We live on the surface of the Earth under the pressure of the atmosphere. If you went out to space without a space suit, you would explode, because there is not enough pressure to hold you together. If someone dropped a boulder on you, you would be squished, because the pressure is too much for you to withstand. (Incidentally, you being squished is analogous to olivine turning to ringwoodite. ‘Squished-you’, is favoured at high pressure, because it’s more compact than ‘Non-squished-you’; same goes for ringwoodite and olivine.)
Obviously the Earth is very big, and so the pressures deep in the Earth are huge. Imagine being underneath hundreds or thousands of kilometres of rock. MASSIVE pressure. (You would be very squished.) What are the rocks like down there? We can only guess, because they are much too deep for us to get at, usually.
There are lots of ways to guess. We can make predictions based on looking at the way earthquakes travel through deep interior of the Earth. We can also do high pressure and temperature experiments. But there is really nothing like a natural sample.
Meteorites, which are fragments of asteroids that have fallen to Earth, provide one kind of natural sample. These rocks have experienced shock pressures equivalent to being thousands of kilometres under the surface of the Earth, and when minerals crystallise out of melt at high pressure, we can get a tantalising glimpse at the minerals that exist deep within our planet.
Ringwoodite, the high-pressure version of olivine, was predicted way back in the 1960’s, and expected to be a very common mantle mineral. The first natural ringwoodite was found in a shock vein of the Tenham meteorite (Figure 4), which fell over Australia in 1879 (Binns et al., 1969). And this year, real terrestrial ringwoodite was found as a little inclusion in a diamond from Brazil. Magma carried this diamond from >660 km depth, all the way up to the Earth’s surface (Pearson et al., 2014). Finding samples of rock that come from this deep is rare.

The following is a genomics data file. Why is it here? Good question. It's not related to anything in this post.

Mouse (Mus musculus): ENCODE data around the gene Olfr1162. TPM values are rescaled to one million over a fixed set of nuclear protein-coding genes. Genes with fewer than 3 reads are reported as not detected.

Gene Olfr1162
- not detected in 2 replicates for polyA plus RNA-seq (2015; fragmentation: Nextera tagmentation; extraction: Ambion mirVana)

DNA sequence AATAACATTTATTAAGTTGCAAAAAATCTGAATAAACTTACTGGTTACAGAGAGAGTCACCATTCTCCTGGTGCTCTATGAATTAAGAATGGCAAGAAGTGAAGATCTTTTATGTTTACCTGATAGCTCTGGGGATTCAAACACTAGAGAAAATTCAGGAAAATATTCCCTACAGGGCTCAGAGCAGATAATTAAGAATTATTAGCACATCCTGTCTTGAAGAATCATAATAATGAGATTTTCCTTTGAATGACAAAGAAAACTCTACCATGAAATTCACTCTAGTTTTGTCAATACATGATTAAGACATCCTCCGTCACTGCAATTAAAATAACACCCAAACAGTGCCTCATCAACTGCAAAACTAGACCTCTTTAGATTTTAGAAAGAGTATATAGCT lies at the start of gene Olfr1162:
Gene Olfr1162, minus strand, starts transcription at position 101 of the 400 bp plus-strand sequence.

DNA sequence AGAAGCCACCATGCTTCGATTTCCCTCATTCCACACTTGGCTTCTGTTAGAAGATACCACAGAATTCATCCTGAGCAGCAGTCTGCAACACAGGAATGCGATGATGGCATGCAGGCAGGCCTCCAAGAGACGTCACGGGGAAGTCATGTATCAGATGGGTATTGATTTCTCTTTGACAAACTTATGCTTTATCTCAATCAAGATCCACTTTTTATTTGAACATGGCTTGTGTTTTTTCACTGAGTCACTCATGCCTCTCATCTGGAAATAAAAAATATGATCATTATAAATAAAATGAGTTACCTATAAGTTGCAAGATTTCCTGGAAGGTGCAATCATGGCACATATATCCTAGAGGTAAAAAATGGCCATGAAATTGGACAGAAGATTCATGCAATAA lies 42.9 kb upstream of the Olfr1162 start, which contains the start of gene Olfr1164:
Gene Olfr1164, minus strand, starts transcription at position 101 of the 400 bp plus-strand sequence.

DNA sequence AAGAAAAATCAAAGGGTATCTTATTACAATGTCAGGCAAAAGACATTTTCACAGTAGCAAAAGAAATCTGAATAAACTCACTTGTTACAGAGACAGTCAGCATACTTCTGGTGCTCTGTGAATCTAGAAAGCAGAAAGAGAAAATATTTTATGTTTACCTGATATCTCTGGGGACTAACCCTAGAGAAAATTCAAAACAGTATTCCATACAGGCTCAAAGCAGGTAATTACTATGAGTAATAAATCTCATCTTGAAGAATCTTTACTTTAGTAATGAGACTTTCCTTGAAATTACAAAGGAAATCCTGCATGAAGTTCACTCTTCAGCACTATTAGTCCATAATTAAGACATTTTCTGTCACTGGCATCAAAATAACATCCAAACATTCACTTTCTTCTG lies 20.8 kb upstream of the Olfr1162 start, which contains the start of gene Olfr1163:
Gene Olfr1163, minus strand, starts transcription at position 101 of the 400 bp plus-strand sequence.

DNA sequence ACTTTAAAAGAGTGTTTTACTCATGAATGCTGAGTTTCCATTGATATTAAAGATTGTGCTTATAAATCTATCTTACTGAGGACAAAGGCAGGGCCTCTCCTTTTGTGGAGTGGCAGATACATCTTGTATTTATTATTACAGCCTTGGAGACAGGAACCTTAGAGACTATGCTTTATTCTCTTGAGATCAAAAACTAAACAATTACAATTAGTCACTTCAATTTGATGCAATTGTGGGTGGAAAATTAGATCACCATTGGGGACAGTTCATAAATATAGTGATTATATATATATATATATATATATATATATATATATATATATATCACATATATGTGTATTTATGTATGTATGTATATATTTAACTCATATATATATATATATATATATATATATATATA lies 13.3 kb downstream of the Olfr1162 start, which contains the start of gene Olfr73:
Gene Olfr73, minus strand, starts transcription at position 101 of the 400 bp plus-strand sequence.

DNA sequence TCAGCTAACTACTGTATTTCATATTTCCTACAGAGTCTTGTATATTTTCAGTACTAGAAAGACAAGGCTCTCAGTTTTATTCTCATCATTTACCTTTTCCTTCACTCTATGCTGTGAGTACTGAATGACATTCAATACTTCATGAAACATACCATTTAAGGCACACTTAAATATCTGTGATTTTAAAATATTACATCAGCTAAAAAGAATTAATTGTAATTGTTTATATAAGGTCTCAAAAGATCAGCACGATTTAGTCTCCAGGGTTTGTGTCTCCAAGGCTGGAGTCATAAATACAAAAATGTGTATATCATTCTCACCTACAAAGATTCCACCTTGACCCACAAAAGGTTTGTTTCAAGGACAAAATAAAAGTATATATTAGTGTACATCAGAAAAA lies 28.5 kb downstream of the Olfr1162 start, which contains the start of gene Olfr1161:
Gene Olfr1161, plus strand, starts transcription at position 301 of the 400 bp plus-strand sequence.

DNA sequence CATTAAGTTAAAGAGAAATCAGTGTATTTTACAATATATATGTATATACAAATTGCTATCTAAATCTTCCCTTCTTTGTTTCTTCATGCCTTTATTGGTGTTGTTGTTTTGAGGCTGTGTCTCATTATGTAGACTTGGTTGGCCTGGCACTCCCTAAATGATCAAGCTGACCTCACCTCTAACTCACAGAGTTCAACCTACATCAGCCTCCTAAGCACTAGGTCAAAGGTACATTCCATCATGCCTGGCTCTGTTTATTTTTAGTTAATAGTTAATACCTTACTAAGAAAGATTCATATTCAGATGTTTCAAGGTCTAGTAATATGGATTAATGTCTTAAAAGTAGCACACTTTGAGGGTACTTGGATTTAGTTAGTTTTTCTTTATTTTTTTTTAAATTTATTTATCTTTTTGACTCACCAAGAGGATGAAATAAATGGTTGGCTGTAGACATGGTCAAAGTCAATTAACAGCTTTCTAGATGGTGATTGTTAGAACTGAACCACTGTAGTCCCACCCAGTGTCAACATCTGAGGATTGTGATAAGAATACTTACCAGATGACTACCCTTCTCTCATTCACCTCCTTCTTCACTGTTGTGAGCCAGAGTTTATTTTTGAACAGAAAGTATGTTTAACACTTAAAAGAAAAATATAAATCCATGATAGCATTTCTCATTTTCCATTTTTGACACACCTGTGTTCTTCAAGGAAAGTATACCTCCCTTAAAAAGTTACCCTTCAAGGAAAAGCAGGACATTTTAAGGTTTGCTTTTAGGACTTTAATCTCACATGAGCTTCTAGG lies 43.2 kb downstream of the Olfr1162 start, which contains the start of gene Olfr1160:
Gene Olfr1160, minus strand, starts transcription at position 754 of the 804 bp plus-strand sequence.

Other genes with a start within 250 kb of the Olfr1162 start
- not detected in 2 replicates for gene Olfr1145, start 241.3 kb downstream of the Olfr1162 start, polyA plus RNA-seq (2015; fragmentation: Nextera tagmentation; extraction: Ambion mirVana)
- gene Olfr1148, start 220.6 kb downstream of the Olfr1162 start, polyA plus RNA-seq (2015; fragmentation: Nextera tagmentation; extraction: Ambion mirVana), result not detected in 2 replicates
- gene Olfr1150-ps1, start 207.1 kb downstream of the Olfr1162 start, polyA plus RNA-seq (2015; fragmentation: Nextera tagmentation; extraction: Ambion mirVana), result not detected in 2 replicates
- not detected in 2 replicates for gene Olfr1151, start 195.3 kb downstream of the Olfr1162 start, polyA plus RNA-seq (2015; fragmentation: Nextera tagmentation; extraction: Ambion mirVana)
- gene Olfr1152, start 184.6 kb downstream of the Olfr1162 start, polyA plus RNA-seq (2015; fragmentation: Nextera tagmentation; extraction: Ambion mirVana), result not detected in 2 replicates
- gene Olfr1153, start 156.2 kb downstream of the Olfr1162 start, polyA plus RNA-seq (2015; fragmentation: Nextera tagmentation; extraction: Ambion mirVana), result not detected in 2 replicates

Even deeper than this, in the lower part of the Earth’s mantle, another high-pressure mineral is thought to exist – and it’s probably the most common mineral on Earth. We’ve called this one ‘silicate-perovskite’ up until last month, when it was seen for the first time in the wild. This mineral, now known as ‘bridgmanite’, was also found in the Tenham meteorite’s shock melt veins.
So it seems that impact events are not only interesting because of death and destruction… rather, looking towards impacts in outer space is one way to study what is deep beneath our feet.
Binns, R.A., Davis, R.J., Reed, S., 1969. Ringwoodite, natural (Mg, Fe)2SiO4 spinel in the Tenham meteorite. Nature 221, 943–944.
Pearson, D.G., Brenker, F.E., Nestola, F., McNeill, J., Nasdala, L., Hutchison, M.T., Matveev, S., Mather, K., Silversmit, G., Schmitz, S., Vekemans, B., Vincze, L., 2014. Hydrous mantle transition zone indicated by ringwoodite included within diamond. Nature 507, 221–224.